In the last week, the media companies gave the impression of “business as usual”. On Thursday, HBO hosted one Premiere on the red carpet for a documentary, while Fox TV announced a survivalist reality show, Stars on Mars, which will be hosted by William Shatner.
“3… 2… 1… TAKE OFF!” Read the network’s promotional materials.
With the exception of the late-night shows, which went dark immediately, Bakish assured Wall Street, “Consumers really aren’t going to notice for a while.” Networks and streaming services have a vast amount of banking content. Reality shows, news programs and some script series by foreign companies are not affected by the strike. Most of the films slated for release this year are well past the writing stage.
On Friday, the shares of all companies involved in the failed contract negotiations rose; Investors tend to like it when costs come down, which they do when production falls, for example during a strike. If the strike drags on into July, analysts say studios could step out of expensive writer contracts because of “force majeure” clauses in the contract.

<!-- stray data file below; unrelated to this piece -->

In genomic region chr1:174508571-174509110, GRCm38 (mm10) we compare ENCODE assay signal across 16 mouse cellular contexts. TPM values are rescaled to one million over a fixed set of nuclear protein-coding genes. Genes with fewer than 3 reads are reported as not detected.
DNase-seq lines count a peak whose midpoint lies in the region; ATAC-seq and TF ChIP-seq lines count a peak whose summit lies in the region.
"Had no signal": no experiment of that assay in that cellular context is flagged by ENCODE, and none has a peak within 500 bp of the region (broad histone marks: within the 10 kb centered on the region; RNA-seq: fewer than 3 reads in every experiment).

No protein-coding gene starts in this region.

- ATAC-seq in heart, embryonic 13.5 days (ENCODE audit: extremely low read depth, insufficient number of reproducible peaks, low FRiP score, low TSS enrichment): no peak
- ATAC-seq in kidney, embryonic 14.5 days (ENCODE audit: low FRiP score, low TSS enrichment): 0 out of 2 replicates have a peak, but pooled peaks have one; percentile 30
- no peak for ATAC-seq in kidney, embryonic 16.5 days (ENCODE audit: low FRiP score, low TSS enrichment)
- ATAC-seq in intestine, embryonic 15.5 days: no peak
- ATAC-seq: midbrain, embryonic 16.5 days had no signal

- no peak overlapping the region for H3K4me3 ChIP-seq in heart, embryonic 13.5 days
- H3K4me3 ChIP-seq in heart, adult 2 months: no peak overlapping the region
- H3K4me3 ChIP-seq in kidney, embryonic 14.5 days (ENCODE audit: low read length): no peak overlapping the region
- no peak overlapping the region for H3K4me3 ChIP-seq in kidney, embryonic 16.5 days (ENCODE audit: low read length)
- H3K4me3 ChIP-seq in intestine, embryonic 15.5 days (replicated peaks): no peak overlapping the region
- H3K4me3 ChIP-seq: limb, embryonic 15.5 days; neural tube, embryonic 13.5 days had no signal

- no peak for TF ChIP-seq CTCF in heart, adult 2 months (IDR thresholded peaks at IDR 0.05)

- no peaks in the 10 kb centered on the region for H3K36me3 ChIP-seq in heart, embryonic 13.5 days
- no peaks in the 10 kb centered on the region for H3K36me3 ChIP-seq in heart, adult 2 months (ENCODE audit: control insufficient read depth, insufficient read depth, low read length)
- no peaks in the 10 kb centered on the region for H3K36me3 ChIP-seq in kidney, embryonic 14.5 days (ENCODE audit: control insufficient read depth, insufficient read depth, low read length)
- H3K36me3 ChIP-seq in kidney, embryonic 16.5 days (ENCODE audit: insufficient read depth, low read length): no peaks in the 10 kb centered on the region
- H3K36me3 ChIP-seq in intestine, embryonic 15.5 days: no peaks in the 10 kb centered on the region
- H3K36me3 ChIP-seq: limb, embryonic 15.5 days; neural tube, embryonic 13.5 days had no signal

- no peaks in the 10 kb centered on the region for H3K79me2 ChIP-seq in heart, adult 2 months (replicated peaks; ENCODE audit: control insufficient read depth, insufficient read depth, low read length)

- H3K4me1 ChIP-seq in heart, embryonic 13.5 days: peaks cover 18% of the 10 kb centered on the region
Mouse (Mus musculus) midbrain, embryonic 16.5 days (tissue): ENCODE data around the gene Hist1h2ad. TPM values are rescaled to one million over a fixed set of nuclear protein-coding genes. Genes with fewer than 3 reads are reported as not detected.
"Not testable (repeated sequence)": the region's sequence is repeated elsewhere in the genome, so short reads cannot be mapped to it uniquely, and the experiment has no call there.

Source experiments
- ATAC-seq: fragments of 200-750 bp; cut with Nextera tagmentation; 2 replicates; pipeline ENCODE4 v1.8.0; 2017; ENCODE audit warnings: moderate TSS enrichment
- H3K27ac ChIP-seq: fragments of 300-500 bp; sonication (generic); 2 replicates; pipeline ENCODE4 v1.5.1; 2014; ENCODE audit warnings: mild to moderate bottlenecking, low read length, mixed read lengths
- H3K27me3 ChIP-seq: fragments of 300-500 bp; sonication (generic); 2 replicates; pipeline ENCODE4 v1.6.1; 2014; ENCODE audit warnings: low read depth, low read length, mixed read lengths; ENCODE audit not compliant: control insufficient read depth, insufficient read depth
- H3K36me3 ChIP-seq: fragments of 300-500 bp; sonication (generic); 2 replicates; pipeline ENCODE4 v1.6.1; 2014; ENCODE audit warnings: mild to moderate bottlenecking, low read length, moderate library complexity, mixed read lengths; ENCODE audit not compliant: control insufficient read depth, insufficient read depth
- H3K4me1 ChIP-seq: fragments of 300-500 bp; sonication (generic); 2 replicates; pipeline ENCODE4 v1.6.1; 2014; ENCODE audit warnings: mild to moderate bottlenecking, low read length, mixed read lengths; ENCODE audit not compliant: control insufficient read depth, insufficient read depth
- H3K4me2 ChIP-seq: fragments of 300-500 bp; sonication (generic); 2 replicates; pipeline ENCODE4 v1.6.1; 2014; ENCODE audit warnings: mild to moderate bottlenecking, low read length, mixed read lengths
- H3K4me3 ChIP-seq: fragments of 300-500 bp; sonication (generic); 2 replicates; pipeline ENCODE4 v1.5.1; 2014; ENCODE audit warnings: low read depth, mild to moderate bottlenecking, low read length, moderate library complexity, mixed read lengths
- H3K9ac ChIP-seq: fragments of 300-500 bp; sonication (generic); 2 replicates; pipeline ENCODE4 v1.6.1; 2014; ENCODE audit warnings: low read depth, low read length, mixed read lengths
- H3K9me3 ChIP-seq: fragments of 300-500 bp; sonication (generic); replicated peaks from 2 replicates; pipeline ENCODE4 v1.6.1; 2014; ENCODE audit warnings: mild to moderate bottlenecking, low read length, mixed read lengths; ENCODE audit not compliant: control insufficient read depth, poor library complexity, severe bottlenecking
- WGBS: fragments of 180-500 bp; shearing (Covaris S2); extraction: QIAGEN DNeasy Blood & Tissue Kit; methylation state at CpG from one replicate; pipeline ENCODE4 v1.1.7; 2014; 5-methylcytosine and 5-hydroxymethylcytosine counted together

“The sad news for writers is that by calling a strike they may actually be helping the streaming giants and their parent companies,” Luke Landis, media and internet analyst at SBV MoffettNathanson, wrote in a report on Wednesday.
However, the writers managed to give the studios a hard time in the first week. Apple TV+ had to postpone the premiere of “Still,” about Michael J. Fox and his battle with Parkinson’s disease, because Mr. Fox refused to cross a picket line. In Los Angeles, writers demonstrated outside the Apple TV+ set for “Loot,” starring Maya Rudolph, causing a stir Taping to stop. In New York, similar actions disrupted production on shows like “Billions,” the Showtime drama. Other shipments affected were “stranger things” on Netflix, “hacks” on HBO Max and the MTV Movie & TV Awards broadcast on Sunday, which went forward with no host after Drew Barrymore retiredciting the strike.